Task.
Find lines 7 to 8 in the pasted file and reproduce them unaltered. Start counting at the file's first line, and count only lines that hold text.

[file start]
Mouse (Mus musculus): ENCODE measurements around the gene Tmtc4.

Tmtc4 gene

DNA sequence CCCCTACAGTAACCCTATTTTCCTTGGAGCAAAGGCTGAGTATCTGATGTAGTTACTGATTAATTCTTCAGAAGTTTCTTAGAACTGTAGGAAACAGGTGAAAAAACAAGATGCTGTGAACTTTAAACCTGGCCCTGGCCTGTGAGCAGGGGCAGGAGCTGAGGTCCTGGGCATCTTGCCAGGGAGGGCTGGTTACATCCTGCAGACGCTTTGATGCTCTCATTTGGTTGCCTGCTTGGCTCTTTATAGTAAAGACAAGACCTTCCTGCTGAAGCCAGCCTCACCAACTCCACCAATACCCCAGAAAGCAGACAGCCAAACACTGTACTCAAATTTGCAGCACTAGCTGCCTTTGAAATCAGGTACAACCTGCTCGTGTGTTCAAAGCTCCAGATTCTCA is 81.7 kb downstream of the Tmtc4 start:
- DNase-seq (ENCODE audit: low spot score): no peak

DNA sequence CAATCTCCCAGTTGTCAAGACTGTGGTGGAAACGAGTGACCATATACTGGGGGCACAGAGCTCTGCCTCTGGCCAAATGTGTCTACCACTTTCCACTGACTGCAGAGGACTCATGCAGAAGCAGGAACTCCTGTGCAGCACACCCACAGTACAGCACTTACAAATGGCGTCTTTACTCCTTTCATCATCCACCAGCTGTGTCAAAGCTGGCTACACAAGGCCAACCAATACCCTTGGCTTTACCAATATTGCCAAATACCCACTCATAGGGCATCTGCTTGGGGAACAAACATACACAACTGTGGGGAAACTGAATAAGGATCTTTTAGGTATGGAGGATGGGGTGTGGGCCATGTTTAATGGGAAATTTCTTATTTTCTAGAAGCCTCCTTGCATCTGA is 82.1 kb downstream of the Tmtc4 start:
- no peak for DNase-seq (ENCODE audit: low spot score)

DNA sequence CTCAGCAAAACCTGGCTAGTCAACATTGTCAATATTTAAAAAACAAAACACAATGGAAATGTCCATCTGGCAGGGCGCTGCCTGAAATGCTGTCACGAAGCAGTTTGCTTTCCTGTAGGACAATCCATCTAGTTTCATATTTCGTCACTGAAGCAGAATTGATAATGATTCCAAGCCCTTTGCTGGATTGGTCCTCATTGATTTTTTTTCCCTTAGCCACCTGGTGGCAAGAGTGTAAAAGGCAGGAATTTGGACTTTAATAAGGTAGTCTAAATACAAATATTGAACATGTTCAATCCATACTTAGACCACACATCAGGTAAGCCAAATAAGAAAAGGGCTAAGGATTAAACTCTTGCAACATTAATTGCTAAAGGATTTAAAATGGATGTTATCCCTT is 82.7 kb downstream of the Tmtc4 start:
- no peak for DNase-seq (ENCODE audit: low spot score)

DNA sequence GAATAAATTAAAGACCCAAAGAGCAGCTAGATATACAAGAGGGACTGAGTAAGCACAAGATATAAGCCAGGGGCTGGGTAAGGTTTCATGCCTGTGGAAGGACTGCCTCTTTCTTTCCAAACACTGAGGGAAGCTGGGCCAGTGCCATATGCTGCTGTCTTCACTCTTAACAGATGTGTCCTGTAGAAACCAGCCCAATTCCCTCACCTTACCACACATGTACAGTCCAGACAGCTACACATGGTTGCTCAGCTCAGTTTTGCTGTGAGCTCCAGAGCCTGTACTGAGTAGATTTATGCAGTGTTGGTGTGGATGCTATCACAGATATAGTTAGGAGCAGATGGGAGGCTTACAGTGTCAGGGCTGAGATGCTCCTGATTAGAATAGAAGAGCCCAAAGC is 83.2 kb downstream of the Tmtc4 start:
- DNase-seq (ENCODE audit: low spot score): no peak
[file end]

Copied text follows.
DNA sequence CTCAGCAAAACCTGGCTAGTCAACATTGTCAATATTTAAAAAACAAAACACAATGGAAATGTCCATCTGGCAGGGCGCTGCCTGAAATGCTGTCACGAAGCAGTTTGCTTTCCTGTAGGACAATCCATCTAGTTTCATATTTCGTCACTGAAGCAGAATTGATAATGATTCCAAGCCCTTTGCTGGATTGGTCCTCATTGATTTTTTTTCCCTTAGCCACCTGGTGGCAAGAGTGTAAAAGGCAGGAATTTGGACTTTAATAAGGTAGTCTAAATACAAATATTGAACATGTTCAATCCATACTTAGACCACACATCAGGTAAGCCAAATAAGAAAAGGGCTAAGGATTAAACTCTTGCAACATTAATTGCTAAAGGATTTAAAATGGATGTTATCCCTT is 82.7 kb downstream of the Tmtc4 start:
- no peak for DNase-seq (ENCODE audit: low spot score)